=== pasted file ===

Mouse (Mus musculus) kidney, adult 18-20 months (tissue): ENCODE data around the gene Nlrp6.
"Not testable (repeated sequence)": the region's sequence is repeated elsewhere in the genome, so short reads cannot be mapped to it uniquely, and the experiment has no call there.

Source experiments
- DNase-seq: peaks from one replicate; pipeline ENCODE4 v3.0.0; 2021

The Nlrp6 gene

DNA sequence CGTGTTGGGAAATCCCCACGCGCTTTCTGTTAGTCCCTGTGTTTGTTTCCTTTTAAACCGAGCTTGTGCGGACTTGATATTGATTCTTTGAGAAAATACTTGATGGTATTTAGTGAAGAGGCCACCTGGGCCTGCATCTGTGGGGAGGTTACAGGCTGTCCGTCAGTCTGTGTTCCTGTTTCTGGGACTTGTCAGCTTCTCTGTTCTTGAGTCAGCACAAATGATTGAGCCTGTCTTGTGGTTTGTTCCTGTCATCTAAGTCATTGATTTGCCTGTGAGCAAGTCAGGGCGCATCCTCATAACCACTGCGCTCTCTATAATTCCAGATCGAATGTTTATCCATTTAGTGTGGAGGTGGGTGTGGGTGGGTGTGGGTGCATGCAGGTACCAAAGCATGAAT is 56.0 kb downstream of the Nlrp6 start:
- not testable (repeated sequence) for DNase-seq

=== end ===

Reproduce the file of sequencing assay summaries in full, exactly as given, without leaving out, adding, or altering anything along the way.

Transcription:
Mouse (Mus musculus) kidney, adult 18-20 months (tissue): ENCODE data around the gene Nlrp6.
"Not testable (repeated sequence)": the region's sequence is repeated elsewhere in the genome, so short reads cannot be mapped to it uniquely, and the experiment has no call there.

Source experiments
- DNase-seq: peaks from one replicate; pipeline ENCODE4 v3.0.0; 2021

The Nlrp6 gene

DNA sequence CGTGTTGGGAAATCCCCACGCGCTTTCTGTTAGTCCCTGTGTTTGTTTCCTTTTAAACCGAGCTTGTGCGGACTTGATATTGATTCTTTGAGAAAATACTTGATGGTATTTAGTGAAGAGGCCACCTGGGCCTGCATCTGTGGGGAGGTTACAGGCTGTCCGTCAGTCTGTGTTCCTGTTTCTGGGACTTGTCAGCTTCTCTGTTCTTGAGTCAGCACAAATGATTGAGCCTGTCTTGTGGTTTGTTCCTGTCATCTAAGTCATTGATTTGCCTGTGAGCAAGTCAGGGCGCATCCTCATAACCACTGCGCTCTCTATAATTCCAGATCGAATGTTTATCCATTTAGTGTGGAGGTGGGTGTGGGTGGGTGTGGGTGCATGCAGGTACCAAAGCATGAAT is 56.0 kb downstream of the Nlrp6 start:
- not testable (repeated sequence) for DNase-seq